No matter how much we love someone, no matter how much time we spend around them, we never truly know them. Even when we’ve spent enough time to know their routines and their flaws, we can never really know the person we love. Director Sarah Polley constructs an extraordinary documentary in where she attempts to figure out who her mother was. Surely, she knows who her mother was, but after her death, she’s spent an immense amount of her time during her film trying to figure out who she was. And surely enough, she realizes the person her mother was, wasn’t the person everyone else knew her as.
What’s more gripping about “Stories We Tell” is that director Polley knows that the woman she knew and the woman behind the image of her mother affected the lives of her and her siblings, whether she realizes it or not. Polley makes a point of explaining how she and her sister are both divorced and have a difficult time with relationships, thus prompting her to figure out why. For many, the exploration of our parents as human beings, breaking the image we had of them can be shocking and incredibly emotional, and Polley is a consummate professional. As director she seeks the truth from everyone around her, and is unwilling to back down and learn about her mother as a human being, even when she learns things she wished she wasn’t told.
The research leads her in to a gripping and very sad tale of a woman with a zest for life who could never really find what she was looking for to achieve such happiness. Even when she adored her children and was the best mother she could be, she always seemed to want to look for more, and this stifled the potential she had to burst from her seams. Through old home movies and candid almost brutally honest interviews with Ms. Polley’s family and old friends, she’s able to compile a very touching and compelling film that unfolds a sad tale of a beautiful woman. “Stories We Tell” not only becomes a journey for the viewer, but for Polley herself, who is a very insistent interviewer and looks for as much of the honest moments of her mom’s life wherever she can find it.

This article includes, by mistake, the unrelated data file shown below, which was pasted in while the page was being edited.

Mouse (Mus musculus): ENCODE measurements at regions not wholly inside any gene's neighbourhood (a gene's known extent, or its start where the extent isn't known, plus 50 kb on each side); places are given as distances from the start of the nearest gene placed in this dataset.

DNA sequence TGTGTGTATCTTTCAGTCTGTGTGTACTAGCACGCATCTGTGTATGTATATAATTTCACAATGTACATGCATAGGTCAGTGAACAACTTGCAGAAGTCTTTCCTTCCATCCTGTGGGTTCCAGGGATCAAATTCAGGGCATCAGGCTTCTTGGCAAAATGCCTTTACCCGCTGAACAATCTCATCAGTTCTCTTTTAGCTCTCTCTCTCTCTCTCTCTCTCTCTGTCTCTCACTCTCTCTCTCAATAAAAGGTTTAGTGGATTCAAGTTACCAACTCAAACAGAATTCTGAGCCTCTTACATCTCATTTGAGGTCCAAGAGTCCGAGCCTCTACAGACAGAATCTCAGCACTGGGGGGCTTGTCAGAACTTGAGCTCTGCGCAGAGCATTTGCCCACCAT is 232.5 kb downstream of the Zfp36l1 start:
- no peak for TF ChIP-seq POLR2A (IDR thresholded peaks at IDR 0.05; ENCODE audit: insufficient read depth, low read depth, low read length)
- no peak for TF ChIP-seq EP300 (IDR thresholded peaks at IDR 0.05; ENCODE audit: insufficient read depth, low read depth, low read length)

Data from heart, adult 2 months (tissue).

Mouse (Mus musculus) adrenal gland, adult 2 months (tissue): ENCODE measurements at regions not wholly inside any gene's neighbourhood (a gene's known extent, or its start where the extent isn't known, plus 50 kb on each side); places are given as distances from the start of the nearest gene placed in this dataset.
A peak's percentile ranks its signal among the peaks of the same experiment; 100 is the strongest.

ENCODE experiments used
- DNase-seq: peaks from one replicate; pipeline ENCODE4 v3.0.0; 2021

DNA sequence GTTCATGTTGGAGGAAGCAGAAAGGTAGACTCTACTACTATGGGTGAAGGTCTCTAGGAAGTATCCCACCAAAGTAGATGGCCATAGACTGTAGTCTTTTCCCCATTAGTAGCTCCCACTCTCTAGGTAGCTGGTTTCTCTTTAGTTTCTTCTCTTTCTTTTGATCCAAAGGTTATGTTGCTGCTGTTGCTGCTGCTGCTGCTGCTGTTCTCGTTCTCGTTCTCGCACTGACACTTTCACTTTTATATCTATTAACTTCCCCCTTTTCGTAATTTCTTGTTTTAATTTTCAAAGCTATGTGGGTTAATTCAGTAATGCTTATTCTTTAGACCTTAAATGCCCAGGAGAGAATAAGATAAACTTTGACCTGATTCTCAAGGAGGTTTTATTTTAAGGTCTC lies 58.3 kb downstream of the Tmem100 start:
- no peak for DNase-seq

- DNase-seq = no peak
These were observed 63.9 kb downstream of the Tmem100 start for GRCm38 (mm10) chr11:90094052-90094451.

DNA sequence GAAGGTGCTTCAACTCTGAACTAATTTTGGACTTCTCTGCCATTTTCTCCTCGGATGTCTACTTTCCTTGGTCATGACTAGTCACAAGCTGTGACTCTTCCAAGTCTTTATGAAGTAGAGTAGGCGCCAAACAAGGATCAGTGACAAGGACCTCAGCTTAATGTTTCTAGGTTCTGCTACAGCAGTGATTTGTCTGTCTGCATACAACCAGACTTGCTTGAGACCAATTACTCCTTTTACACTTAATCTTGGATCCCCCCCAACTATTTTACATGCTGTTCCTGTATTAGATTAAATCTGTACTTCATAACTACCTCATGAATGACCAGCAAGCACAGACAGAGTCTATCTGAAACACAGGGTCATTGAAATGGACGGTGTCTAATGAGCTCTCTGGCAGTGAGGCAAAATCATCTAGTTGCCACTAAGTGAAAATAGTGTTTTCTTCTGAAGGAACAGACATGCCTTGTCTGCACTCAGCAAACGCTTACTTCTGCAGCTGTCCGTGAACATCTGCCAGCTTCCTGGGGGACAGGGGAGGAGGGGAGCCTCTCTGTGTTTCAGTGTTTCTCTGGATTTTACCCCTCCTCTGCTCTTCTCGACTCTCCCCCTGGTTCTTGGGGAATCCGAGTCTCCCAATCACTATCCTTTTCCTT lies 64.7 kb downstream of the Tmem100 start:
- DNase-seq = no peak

There’s frequent correspondence with an old friend of her mother’s, and she even delves in to the long thought rumor that her birth father was never actually the one who helped conceive her. Polley’s film is extraordinary and Polley herself an immaculate director who skillfully prevents “Stories We Tell” from feeling like a cloying bit of self-indulgence from an artist. Director Polley takes much of the revelations in stride, and perhaps garners insight in to how she can change and or improve her life. More so, she must, in the end, figure out how to think of her mom again, and re-consider the dynamics between her siblings and her father. What “Stories We Tell” has to offer viewers above all else, is the lesson and harsh fact that no matter how closely we hold someone in our hearts, we never really know them one hundred percent.